Editorial Cartoon by Graeme MacKay, (Not published in The Hamilton Spectator) – Friday November 19, 2021
Capitalism is killing the planet
There is a myth about human beings that withstands all evidence. It’s that we always put our survival first. This is true of other species. When confronted by an impending threat, such as winter, they invest great resources into avoiding or withstanding it: migrating or hibernating, for example. Humans are a different matter.
When faced with an impending or chronic threat, such as climate or ecological breakdown, we seem to go out of our way to compromise our survival. We convince ourselves that it’s not so serious, or even that it isn’t happening. We double down on destruction, swapping our ordinary cars for SUVs, jetting to Oblivia on a long-haul flight, burning it all up in a final frenzy. In the back of our minds, there’s a voice whispering, “If it were really so serious, someone would stop us.” If we attend to these issues at all, we do so in ways that are petty, tokenistic, comically ill-matched to the scale of our predicament. It is impossible to discern, in our response to what we know, the primacy of our survival instinct.
Here is what we know. We know that our lives are entirely dependent on complex natural systems: the atmosphere, ocean currents, the soil, the planet’s webs of life. People who study complex systems have discovered that they behave in consistent ways. It doesn’t matter whether the system is a banking network, a nation state, a rainforest or an Antarctic ice shelf; its behaviour follows certain mathematical rules. In normal conditions, the system regulates itself, maintaining a state of equilibrium. It can absorb stress up to a certain point. But then it suddenly flips. It passes a tipping point, then falls into a new state of equilibrium, which is often impossible to reverse.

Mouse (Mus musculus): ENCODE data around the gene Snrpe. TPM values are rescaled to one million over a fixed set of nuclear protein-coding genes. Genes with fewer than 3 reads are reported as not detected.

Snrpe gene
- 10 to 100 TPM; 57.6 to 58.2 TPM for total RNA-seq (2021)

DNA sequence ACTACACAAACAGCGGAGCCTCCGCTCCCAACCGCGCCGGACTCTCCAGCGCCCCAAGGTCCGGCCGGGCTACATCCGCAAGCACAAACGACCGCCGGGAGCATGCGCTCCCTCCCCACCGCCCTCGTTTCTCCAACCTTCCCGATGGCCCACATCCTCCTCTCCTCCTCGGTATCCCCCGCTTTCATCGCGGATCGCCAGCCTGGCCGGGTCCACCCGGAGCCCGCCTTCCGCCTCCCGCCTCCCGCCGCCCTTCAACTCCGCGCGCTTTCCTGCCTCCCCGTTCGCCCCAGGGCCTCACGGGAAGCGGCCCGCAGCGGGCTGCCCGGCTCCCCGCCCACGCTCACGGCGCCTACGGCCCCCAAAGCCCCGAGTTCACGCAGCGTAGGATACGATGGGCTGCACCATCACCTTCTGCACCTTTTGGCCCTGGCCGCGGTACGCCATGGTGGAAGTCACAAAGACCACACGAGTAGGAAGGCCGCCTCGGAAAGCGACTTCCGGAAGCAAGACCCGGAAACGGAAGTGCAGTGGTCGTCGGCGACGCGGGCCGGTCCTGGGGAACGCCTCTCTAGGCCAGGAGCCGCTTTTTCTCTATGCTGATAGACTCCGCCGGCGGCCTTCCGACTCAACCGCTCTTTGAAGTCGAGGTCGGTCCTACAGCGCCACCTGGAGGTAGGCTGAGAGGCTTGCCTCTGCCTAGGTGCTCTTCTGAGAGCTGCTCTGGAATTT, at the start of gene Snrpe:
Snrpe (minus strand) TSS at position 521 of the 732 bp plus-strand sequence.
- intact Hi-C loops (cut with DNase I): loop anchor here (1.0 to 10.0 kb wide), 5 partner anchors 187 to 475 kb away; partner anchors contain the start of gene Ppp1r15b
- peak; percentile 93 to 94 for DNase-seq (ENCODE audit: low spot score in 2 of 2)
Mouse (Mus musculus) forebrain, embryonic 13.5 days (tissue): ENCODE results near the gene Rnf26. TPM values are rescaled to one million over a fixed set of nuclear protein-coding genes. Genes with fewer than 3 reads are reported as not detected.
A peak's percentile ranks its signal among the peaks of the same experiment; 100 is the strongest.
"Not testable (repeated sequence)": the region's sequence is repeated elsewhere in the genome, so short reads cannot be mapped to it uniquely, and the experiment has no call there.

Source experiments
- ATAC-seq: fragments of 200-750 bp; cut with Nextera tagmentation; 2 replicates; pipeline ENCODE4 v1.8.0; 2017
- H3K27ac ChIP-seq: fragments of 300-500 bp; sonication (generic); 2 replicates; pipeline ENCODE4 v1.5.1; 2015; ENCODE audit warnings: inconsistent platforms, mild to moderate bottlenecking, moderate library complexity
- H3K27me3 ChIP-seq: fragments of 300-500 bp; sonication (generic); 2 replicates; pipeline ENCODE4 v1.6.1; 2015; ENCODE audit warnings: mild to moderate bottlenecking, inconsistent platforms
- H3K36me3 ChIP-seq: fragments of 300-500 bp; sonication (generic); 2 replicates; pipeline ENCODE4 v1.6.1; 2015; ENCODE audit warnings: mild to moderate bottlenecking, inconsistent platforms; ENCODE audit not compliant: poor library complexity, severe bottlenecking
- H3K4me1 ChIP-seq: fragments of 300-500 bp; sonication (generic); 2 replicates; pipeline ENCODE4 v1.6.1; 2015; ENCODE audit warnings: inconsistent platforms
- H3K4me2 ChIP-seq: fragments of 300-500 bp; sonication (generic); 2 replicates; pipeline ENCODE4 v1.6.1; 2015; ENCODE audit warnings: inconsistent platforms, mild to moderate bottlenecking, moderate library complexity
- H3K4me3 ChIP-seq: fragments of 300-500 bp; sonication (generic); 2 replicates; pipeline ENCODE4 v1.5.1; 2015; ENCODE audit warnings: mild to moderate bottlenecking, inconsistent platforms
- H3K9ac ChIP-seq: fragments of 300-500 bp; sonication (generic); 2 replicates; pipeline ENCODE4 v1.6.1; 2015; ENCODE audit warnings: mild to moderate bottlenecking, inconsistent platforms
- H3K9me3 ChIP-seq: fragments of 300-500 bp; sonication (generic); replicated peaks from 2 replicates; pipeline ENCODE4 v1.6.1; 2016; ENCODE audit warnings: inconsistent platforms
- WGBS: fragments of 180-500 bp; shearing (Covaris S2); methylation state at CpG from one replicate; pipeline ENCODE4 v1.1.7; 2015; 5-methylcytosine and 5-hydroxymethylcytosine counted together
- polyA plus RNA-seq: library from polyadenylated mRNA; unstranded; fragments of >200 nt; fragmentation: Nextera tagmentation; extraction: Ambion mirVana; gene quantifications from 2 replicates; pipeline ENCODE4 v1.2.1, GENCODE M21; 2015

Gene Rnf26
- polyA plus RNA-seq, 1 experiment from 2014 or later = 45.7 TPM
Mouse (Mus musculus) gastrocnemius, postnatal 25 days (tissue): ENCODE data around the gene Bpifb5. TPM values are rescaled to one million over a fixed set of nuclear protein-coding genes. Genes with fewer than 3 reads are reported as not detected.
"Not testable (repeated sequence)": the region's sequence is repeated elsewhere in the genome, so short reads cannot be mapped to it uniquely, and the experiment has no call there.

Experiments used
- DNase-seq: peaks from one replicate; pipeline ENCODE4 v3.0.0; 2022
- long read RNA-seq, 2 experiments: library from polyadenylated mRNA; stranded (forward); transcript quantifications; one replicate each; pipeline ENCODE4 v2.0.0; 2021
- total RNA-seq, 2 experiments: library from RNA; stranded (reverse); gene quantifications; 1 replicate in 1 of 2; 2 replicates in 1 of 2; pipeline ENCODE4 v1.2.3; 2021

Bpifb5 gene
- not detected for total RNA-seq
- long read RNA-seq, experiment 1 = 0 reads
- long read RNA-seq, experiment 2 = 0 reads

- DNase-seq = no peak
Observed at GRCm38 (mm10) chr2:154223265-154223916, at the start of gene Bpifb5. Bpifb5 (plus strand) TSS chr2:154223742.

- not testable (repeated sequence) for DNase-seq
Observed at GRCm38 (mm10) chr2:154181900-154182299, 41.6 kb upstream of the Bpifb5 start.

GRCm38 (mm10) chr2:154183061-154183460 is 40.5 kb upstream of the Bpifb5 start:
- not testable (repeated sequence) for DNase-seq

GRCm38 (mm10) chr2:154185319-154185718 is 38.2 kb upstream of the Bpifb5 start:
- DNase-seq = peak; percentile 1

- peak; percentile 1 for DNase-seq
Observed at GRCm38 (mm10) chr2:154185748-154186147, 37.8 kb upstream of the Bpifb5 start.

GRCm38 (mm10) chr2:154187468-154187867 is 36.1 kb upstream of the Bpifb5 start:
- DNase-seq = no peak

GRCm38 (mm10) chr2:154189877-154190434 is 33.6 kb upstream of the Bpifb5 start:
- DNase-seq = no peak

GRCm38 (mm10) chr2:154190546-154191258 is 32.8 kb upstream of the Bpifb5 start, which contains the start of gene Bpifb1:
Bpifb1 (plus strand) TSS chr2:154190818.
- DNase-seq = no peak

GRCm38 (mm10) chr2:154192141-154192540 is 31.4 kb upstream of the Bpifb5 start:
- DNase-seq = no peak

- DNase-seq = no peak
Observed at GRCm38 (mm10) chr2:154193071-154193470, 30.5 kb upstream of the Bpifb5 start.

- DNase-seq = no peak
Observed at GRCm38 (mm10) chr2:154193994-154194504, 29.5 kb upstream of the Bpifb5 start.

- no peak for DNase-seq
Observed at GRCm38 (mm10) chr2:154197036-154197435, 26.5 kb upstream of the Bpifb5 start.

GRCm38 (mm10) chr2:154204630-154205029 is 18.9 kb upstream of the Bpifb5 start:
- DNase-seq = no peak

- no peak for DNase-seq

Human civilisation relies on current equilibrium states. But, all over the world, crucial systems appear to be approaching their tipping points. If one system crashes, it is likely to drag others down, triggering a cascade of chaos known as systemic environmental collapse. This is what happened during previous mass extinctions. (Continued: The Guardian)
Atmospheric rivers of the kind that flooded British Columbia and renched California in recent weeks will become larger — and possibly more destructive — because of climate change, scientists said.
Columns in the atmosphere hundreds of miles long carry water vapour over oceans from the tropics to more temperate regions in amounts more than double the flow of the Amazon River, according to the American Meteorological Society.
These “rivers in the sky” are relatively common, with about 11 present on Earth at any time, according to NASA.
But warming air and seas around the globe causes conditions that scientists said will make them hold more moisture, causing extreme precipitation when they make landfall, often on the west coasts of North America, South America and Western Europe.
Because of climate change, atmospheric rivers are projected to become slightly less frequent, but more intense, according to a 2018 study led by researchers from NASA’s Jet Propulsion Laboratory.
“There may be fewer, but they are going to be lasting longer, and more intense,” Vicky Espinoza, an author of the NASA study who is now a graduate student at the University of California Merced, said.
Atmospheric rivers will become about 10% less frequent by the end of this century, but about 25% longer and wider, the study found. That will lead to nearly double the frequency of the most intense atmospheric river storms. (Continued: CTV)